To avoid overspending, we should have listed down our priorities, identified their importance, and adjusted our budget accordingly. We should have also asked ourselves what would our guests' experience be like if we added/removed this.
Always refer back to your budget from time to time and keep track of all expenses, regardless of how big or small they may be. And of course, you both should mutually agree on a budget beforehand.
2) Holding our ROM and wedding banquet on separate dates
In an ideal world, we would have held our ROM and wedding banquet on the same day. But because of COVID-19 in 2021, we had to postpone our banquet to another day when wedding receptions were allowed.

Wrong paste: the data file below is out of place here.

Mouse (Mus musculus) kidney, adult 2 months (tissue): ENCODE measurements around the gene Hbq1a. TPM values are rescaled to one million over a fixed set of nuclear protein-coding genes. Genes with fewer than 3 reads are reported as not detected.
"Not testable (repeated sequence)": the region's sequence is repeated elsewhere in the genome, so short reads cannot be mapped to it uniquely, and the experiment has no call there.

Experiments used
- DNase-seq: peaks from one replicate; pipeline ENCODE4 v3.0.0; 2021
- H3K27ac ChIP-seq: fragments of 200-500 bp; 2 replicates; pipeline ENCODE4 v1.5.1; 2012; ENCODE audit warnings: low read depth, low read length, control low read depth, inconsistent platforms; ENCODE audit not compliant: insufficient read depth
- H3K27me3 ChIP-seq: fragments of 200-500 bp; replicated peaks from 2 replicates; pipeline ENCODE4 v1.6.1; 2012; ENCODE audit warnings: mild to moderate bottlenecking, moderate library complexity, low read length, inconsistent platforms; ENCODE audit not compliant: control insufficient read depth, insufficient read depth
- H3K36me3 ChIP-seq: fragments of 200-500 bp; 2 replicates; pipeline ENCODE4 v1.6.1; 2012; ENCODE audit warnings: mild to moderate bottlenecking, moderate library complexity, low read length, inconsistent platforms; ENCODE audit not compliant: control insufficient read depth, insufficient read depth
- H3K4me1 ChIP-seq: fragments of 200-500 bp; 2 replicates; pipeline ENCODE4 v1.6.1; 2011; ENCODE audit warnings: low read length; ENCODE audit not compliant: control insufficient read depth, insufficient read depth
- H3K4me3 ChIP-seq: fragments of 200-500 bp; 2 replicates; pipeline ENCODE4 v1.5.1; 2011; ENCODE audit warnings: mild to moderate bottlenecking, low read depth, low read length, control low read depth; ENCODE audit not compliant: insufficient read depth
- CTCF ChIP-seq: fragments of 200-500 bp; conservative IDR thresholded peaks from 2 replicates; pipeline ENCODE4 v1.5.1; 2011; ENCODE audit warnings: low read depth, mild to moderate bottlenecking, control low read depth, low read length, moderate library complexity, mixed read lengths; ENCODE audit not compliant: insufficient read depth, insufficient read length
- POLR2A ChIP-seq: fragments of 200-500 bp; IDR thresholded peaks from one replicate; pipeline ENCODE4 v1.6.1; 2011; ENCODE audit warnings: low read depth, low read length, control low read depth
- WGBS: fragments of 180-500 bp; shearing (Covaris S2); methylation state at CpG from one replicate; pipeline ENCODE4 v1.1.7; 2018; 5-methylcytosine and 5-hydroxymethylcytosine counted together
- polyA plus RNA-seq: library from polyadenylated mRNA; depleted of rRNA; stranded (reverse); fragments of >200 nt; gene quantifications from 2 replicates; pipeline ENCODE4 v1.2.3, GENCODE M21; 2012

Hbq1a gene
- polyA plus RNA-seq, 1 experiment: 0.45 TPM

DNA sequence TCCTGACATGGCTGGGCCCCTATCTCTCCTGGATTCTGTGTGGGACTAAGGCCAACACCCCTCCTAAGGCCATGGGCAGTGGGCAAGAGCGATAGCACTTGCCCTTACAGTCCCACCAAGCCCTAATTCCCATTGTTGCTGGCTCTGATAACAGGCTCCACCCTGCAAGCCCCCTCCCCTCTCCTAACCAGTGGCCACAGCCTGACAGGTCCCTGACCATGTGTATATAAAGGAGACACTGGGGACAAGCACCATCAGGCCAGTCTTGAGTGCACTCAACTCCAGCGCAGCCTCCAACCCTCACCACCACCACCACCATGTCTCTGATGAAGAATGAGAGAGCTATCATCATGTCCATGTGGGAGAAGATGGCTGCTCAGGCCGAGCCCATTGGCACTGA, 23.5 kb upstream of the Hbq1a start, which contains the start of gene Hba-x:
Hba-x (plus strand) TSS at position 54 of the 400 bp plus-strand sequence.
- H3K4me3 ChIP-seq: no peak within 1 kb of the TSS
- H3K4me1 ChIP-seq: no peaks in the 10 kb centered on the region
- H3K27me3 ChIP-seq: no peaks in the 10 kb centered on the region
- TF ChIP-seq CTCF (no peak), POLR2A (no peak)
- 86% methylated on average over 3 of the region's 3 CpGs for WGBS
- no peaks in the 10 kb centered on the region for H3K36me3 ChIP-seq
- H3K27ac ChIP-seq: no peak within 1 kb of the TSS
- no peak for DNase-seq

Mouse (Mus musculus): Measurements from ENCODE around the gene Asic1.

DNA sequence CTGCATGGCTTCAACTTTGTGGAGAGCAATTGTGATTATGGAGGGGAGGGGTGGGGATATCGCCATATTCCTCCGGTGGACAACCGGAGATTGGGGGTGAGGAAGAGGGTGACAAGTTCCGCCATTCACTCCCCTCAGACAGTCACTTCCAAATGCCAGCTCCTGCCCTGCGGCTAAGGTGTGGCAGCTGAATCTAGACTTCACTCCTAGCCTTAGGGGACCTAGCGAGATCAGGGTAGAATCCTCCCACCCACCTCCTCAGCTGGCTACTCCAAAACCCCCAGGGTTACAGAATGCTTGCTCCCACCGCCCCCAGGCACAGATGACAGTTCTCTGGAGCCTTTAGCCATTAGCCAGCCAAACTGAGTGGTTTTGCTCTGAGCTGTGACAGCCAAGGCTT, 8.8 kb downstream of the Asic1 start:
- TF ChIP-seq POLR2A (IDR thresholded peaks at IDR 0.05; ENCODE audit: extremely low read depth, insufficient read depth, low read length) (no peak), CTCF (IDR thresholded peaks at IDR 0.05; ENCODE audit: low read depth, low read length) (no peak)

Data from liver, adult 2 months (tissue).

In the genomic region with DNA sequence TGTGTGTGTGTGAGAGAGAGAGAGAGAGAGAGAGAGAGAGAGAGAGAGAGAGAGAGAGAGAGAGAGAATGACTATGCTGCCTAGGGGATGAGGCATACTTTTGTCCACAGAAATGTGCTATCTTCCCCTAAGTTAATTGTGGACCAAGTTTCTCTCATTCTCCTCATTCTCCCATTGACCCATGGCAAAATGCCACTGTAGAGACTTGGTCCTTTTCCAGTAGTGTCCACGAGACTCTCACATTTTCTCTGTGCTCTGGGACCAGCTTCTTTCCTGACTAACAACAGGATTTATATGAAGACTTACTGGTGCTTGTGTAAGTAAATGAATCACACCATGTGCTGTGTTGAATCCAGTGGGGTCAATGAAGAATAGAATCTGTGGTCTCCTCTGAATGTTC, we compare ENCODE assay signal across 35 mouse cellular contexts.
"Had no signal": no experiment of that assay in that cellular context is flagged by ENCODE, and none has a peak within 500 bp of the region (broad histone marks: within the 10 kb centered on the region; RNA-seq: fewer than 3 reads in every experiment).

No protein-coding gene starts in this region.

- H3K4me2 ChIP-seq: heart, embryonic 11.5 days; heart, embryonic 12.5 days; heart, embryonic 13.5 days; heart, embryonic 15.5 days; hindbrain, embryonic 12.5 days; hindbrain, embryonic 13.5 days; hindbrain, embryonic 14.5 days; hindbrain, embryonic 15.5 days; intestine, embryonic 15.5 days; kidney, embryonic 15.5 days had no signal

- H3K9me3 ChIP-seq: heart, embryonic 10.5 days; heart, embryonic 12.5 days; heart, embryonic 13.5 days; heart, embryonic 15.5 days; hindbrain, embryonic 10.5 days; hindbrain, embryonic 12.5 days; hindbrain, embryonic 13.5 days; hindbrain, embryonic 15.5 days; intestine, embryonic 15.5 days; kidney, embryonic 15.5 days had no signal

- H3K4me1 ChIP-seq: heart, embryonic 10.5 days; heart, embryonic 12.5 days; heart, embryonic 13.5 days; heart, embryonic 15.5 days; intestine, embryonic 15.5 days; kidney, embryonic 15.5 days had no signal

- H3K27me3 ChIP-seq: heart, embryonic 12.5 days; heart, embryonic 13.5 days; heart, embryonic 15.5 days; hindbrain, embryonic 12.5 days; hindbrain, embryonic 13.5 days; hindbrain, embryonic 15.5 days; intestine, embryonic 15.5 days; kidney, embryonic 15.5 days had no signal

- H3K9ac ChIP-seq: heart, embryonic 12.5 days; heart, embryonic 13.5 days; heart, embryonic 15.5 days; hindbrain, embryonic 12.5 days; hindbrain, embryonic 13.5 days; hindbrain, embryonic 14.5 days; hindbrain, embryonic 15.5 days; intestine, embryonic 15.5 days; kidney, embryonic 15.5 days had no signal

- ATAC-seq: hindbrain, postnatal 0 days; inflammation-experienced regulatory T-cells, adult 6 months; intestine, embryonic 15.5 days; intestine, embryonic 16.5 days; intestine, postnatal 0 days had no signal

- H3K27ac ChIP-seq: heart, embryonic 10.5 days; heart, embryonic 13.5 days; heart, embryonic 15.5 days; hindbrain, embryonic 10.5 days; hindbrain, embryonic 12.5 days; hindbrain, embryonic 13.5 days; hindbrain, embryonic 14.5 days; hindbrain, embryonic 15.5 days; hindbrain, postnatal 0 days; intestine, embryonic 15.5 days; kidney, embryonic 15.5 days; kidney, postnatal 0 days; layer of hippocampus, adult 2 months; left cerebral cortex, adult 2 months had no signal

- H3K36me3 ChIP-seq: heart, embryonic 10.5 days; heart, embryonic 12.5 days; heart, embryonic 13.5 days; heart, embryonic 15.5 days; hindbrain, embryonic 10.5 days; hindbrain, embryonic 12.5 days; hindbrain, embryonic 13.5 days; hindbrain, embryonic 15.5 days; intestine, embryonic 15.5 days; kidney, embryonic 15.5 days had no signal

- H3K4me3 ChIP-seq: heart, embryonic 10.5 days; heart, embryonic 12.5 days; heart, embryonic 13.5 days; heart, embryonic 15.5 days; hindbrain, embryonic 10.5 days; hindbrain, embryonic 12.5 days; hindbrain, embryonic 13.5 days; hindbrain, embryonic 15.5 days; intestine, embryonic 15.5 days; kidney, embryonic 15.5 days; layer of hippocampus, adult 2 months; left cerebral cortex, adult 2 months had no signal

And because of this, we couldn't repurpose any of our floral decorations from our ROM. We basically had to order another round of fresh flowers for the banquet. And as you probably already know, fresh flowers do not come cheap.
We had to hire our makeup artist, photographer, and videographer and rent our wedding attire for a second date, and we also had to book additional nights in the hotel. These additional costs came up to S$4,000++ in total.
Although COVID-19 is no longer a blocker to weddings, some couples may still decide to hold their ROM and banquet on separate days due to the number of guests and to avoid tiring themselves out. We strongly advise couples to power through and settle the entire wedding in one day. Your wallet will thank you for this.
3) Elaborate floral arrangements
Yes yes, flowers do add a sense of natural beauty and elegance to your wedding. But they don't exactly add or improve to the overall experience of your guests, which I personally feel is more key.